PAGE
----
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Mechlorethamine Hydrochloride

Pronunciation: meh-klor-ETH-ah-meen
Class: Nitrogen mustard

Trade Names

- Powder for injection 10 mg


An alkylating agent with cytotoxic, mutagenic, and radiomimetic actions that inhibit rapidly proliferating cells.

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Mechlorethamine is rapidly inactivated in body fluids or water within a few minutes.


Apparently eliminated renally.


Onset happens within a few seconds or minutes.

Indications and Usage

Hodgkin disease (stage III and IV), lymphosarcoma, chronic myelocytic or lymphocytic leukemia, polycythemia vera, mycosis fungoides (topical), bronchogenic carcinoma; palliative treatment of malignant effusion (intrapleural, intraperitoneal, or intrapericardial use only).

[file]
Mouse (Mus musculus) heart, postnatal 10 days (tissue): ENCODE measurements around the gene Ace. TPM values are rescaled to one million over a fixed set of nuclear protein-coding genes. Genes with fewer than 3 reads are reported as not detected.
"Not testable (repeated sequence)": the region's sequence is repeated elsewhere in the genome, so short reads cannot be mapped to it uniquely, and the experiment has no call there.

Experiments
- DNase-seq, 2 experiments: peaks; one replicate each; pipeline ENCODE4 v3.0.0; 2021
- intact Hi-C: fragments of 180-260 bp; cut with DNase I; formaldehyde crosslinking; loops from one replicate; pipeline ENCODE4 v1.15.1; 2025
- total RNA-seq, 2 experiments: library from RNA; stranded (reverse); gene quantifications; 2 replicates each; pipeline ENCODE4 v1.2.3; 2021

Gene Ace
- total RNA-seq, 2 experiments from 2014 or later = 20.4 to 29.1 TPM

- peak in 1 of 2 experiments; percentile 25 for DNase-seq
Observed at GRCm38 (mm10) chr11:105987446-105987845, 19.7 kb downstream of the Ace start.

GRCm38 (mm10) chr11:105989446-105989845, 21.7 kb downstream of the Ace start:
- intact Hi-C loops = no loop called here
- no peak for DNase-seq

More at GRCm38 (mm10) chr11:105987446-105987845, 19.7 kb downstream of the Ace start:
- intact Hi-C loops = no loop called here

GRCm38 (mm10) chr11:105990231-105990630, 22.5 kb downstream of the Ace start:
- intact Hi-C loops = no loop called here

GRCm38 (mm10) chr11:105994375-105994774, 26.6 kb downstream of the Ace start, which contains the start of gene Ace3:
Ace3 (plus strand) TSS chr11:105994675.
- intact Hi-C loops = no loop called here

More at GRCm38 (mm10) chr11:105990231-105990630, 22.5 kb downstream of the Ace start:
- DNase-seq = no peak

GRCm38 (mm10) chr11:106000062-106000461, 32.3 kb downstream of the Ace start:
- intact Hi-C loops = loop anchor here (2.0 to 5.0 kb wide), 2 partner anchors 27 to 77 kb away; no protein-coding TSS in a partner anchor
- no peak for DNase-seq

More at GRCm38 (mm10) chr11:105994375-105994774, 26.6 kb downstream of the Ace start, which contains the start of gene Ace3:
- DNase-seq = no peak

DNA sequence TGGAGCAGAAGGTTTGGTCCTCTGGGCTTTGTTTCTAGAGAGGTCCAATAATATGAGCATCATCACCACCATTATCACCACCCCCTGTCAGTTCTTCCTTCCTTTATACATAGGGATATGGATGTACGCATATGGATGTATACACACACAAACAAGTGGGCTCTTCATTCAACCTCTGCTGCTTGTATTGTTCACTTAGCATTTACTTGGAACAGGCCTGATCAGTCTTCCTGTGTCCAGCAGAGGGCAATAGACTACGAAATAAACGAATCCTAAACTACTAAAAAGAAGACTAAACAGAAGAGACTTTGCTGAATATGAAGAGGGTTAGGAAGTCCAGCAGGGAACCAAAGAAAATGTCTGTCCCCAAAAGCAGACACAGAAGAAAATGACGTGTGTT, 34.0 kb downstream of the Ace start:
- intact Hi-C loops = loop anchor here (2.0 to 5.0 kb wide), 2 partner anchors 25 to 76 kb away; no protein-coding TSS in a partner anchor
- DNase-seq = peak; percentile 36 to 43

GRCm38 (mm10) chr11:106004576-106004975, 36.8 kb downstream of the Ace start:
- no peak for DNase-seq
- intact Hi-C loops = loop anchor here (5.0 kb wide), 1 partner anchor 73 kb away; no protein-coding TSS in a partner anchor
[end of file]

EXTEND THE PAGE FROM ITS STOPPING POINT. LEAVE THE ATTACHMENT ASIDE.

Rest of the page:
Infectious disease; previous anaphylactic reactions to the drug.

Dosage and Administration


IV Total dose of 0.4 mg/kg of body weight for each course (as single dose or divided doses of 0.1 to 0.2 mg/kg/day). Dose based on ideal dry body weight. May repeat courses as early as 3 wk after treatment.

General Advice

  • For IV and intracavitary administration only. Not for intradermal, subcutaneous, IM, intraarterial, or oral administration.
  • Examine vial before reconstitution. Do not use if droplets of water are visible.
  • Reconstitute powder with 10 mL sterile water for injection or sodium chloride injection. Resulting solution contains 1 mg/mL of mechlorethamine.
  • Do not administer if particulate matter, cloudiness, or discoloration noted.
  • Premedicate patient with antiemetics and sedatives as ordered by health care provider.